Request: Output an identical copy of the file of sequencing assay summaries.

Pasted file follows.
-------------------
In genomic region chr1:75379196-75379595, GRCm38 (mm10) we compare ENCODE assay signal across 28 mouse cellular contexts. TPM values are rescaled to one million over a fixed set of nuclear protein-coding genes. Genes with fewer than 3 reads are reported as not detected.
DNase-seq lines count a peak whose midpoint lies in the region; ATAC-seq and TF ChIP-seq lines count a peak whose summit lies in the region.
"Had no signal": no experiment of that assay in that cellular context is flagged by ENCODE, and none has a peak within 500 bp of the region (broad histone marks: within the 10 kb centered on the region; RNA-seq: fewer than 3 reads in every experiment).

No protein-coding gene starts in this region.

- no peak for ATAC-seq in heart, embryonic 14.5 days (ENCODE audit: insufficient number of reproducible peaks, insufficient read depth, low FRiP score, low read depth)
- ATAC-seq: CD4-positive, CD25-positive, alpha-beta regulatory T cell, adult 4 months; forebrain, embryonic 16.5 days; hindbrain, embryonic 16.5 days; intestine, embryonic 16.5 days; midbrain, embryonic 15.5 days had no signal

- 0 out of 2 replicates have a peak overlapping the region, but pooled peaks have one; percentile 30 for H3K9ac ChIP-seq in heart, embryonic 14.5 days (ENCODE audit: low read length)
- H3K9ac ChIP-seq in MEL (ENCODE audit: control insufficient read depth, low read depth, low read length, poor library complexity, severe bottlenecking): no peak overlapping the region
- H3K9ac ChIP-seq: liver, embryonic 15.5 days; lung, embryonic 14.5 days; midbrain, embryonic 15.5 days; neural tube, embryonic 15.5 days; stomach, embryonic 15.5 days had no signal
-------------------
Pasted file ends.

In genomic region chr1:75379196-75379595, GRCm38 (mm10) we compare ENCODE assay signal across 28 mouse cellular contexts. TPM values are rescaled to one million over a fixed set of nuclear protein-coding genes. Genes with fewer than 3 reads are reported as not detected.
DNase-seq lines count a peak whose midpoint lies in the region; ATAC-seq and TF ChIP-seq lines count a peak whose summit lies in the region.
"Had no signal": no experiment of that assay in that cellular context is flagged by ENCODE, and none has a peak within 500 bp of the region (broad histone marks: within the 10 kb centered on the region; RNA-seq: fewer than 3 reads in every experiment).

No protein-coding gene starts in this region.

- no peak for ATAC-seq in heart, embryonic 14.5 days (ENCODE audit: insufficient number of reproducible peaks, insufficient read depth, low FRiP score, low read depth)
- ATAC-seq: CD4-positive, CD25-positive, alpha-beta regulatory T cell, adult 4 months; forebrain, embryonic 16.5 days; hindbrain, embryonic 16.5 days; intestine, embryonic 16.5 days; midbrain, embryonic 15.5 days had no signal

- 0 out of 2 replicates have a peak overlapping the region, but pooled peaks have one; percentile 30 for H3K9ac ChIP-seq in heart, embryonic 14.5 days (ENCODE audit: low read length)
- H3K9ac ChIP-seq in MEL (ENCODE audit: control insufficient read depth, low read depth, low read length, poor library complexity, severe bottlenecking): no peak overlapping the region
- H3K9ac ChIP-seq: liver, embryonic 15.5 days; lung, embryonic 14.5 days; midbrain, embryonic 15.5 days; neural tube, embryonic 15.5 days; stomach, embryonic 15.5 days had no signal